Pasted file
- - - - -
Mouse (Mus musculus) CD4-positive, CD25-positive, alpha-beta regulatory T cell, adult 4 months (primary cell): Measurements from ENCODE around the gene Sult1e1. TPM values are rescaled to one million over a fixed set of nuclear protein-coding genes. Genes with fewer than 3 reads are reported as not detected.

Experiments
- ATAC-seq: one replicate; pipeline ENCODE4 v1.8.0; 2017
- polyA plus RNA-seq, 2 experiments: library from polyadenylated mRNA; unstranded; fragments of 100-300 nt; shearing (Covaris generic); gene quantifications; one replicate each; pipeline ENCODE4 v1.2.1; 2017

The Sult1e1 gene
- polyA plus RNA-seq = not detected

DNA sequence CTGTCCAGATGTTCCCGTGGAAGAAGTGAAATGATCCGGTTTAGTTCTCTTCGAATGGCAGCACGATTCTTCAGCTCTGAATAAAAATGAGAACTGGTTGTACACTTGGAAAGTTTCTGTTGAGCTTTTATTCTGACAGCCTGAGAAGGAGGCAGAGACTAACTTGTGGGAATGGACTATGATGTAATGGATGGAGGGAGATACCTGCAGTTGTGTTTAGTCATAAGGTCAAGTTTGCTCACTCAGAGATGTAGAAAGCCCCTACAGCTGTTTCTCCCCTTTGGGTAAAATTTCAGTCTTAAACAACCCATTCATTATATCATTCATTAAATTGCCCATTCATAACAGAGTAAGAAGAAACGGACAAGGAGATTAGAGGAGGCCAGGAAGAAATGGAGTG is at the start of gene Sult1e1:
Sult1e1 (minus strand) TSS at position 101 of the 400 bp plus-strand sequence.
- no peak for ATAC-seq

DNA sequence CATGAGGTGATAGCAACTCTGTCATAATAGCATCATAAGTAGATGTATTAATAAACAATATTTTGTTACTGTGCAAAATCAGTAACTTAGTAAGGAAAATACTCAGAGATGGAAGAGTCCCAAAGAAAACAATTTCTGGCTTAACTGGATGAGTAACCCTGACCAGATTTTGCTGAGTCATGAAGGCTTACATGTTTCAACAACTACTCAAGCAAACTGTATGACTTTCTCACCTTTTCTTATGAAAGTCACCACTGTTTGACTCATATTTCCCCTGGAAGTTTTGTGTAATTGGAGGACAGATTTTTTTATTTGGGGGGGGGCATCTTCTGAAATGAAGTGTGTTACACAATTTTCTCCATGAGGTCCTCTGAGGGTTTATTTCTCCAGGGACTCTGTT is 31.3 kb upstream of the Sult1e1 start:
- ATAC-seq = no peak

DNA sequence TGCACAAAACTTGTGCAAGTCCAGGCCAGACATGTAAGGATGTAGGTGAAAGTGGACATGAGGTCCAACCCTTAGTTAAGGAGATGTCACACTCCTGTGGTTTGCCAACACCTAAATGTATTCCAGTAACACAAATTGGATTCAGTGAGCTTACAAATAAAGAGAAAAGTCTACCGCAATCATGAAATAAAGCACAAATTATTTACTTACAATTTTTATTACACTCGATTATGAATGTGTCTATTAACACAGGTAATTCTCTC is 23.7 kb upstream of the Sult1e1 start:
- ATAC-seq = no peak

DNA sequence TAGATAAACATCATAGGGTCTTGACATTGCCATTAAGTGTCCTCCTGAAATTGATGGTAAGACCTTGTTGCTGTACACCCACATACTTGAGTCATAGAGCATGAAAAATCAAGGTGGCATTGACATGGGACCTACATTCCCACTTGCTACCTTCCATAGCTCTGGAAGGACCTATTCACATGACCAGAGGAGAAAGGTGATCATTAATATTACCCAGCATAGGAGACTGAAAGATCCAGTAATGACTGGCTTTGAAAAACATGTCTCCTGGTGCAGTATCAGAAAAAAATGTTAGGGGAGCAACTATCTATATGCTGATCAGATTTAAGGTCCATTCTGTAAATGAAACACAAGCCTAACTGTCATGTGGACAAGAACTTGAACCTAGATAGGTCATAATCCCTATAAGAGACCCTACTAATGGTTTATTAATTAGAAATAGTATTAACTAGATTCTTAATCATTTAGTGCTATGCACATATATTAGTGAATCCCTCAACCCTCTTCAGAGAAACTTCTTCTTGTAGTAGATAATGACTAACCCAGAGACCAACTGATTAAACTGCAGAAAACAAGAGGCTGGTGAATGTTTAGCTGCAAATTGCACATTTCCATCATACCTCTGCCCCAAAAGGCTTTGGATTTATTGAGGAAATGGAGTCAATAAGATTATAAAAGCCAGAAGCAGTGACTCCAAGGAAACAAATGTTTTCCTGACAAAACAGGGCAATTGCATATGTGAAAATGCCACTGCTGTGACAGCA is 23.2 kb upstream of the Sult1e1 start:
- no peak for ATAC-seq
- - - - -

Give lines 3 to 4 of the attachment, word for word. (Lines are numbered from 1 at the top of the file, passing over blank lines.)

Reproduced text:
- ATAC-seq: one replicate; pipeline ENCODE4 v1.8.0; 2017
- polyA plus RNA-seq, 2 experiments: library from polyadenylated mRNA; unstranded; fragments of 100-300 nt; shearing (Covaris generic); gene quantifications; one replicate each; pipeline ENCODE4 v1.2.1; 2017